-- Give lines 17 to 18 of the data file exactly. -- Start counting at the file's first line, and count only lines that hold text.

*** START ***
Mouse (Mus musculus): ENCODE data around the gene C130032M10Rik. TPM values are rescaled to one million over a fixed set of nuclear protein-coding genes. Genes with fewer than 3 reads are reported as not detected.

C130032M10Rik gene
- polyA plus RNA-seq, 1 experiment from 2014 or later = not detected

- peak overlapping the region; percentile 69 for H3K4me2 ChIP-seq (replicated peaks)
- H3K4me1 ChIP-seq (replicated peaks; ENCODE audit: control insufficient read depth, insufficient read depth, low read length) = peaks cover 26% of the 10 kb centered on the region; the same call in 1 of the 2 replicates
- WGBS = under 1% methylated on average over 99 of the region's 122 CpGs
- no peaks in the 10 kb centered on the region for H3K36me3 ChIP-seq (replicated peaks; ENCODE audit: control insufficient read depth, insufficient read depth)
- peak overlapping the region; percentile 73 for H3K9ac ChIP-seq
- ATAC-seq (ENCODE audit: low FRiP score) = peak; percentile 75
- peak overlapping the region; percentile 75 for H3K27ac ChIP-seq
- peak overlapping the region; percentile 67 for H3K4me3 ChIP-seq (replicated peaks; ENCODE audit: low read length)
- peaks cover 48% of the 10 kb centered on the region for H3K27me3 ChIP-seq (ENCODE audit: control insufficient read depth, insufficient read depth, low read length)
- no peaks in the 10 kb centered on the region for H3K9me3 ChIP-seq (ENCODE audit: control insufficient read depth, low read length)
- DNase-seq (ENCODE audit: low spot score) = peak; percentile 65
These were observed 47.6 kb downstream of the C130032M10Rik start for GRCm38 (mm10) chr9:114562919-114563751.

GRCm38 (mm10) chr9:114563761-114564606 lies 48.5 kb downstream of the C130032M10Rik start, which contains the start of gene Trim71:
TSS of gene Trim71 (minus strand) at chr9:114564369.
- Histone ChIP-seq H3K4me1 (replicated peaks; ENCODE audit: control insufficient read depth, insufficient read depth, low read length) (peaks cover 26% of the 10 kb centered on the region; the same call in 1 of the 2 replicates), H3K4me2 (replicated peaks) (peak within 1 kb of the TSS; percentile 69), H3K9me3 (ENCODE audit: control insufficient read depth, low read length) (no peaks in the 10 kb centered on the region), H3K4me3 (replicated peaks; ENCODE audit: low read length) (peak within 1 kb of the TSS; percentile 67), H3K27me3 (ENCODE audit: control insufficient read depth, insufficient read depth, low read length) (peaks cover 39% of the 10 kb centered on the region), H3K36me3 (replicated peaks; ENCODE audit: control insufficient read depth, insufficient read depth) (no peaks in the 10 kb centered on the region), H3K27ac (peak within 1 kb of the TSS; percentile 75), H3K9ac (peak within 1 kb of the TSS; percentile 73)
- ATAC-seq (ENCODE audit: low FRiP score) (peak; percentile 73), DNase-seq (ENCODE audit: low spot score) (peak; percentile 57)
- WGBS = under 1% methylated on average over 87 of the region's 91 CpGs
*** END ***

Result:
TSS of gene Trim71 (minus strand) at chr9:114564369.
- Histone ChIP-seq H3K4me1 (replicated peaks; ENCODE audit: control insufficient read depth, insufficient read depth, low read length) (peaks cover 26% of the 10 kb centered on the region; the same call in 1 of the 2 replicates), H3K4me2 (replicated peaks) (peak within 1 kb of the TSS; percentile 69), H3K9me3 (ENCODE audit: control insufficient read depth, low read length) (no peaks in the 10 kb centered on the region), H3K4me3 (replicated peaks; ENCODE audit: low read length) (peak within 1 kb of the TSS; percentile 67), H3K27me3 (ENCODE audit: control insufficient read depth, insufficient read depth, low read length) (peaks cover 39% of the 10 kb centered on the region), H3K36me3 (replicated peaks; ENCODE audit: control insufficient read depth, insufficient read depth) (no peaks in the 10 kb centered on the region), H3K27ac (peak within 1 kb of the TSS; percentile 75), H3K9ac (peak within 1 kb of the TSS; percentile 73)